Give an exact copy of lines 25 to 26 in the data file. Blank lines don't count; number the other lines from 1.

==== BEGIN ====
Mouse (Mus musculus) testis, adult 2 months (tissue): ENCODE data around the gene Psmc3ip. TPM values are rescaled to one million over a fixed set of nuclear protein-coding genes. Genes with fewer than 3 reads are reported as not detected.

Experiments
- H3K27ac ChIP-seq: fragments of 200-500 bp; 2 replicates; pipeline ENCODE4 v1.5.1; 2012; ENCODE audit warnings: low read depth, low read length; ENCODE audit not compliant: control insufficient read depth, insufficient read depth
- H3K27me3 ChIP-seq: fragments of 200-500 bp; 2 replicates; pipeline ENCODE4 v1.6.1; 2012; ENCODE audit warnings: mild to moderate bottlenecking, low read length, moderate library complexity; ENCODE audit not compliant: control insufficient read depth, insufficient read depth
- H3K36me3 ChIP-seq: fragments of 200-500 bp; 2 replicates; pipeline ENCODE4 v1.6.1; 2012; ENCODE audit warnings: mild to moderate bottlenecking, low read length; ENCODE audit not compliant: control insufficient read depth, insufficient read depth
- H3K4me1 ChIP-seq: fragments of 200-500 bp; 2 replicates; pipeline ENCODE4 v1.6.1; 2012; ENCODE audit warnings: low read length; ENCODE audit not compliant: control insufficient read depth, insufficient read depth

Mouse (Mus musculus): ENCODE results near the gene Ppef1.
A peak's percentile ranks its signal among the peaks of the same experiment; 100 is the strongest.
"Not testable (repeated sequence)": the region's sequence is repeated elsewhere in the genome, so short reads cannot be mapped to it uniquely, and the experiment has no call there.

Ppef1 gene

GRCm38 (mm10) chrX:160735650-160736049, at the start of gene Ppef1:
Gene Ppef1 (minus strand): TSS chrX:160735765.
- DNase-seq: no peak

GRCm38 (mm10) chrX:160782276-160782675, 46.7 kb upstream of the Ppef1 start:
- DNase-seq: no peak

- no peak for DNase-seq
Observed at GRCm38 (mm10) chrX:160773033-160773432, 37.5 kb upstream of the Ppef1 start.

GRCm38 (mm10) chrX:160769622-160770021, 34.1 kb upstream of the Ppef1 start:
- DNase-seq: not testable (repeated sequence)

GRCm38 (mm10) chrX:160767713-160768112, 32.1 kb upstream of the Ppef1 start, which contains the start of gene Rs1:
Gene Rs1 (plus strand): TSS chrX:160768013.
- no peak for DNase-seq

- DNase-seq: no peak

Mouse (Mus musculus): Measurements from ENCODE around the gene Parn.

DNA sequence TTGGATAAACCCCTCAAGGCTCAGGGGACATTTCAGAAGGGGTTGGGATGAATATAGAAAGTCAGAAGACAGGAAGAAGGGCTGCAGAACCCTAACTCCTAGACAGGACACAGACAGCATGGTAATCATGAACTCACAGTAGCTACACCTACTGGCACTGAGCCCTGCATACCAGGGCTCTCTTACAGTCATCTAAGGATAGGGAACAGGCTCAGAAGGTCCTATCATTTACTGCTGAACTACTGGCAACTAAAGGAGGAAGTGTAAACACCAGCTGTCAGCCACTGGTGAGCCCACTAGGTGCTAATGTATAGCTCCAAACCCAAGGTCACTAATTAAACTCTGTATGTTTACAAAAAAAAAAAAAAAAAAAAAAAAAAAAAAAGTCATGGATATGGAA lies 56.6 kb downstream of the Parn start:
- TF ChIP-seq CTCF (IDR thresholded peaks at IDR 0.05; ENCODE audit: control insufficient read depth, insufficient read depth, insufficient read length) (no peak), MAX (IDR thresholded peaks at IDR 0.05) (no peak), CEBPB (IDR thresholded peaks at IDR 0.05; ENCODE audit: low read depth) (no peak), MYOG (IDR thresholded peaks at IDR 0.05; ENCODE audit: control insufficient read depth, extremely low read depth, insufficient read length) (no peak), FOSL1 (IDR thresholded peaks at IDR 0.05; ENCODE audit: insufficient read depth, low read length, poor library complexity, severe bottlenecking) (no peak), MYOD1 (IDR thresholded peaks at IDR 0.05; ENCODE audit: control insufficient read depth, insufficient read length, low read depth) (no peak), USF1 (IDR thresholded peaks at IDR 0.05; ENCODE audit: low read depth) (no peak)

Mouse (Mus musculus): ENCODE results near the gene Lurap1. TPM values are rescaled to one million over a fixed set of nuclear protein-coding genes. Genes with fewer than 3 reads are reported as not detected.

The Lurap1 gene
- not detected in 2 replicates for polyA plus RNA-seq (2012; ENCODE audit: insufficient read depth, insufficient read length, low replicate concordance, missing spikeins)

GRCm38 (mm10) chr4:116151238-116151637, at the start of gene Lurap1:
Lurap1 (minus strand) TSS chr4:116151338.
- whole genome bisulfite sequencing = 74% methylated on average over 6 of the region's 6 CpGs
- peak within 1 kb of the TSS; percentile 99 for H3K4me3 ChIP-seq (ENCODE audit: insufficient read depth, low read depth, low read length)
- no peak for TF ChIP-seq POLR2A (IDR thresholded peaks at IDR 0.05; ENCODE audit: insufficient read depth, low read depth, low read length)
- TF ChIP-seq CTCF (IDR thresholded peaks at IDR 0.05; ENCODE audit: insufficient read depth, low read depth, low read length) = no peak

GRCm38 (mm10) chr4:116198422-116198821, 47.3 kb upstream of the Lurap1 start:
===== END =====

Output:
DNA sequence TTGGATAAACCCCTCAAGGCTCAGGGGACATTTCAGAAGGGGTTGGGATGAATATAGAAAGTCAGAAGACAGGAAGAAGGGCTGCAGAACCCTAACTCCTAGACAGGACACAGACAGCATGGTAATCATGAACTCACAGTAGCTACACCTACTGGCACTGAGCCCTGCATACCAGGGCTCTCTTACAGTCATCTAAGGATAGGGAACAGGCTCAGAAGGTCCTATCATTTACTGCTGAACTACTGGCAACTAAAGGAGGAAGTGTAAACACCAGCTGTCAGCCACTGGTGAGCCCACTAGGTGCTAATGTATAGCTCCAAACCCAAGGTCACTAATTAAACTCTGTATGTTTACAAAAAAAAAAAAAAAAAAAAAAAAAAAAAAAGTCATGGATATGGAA lies 56.6 kb downstream of the Parn start:
- TF ChIP-seq CTCF (IDR thresholded peaks at IDR 0.05; ENCODE audit: control insufficient read depth, insufficient read depth, insufficient read length) (no peak), MAX (IDR thresholded peaks at IDR 0.05) (no peak), CEBPB (IDR thresholded peaks at IDR 0.05; ENCODE audit: low read depth) (no peak), MYOG (IDR thresholded peaks at IDR 0.05; ENCODE audit: control insufficient read depth, extremely low read depth, insufficient read length) (no peak), FOSL1 (IDR thresholded peaks at IDR 0.05; ENCODE audit: insufficient read depth, low read length, poor library complexity, severe bottlenecking) (no peak), MYOD1 (IDR thresholded peaks at IDR 0.05; ENCODE audit: control insufficient read depth, insufficient read length, low read depth) (no peak), USF1 (IDR thresholded peaks at IDR 0.05; ENCODE audit: low read depth) (no peak)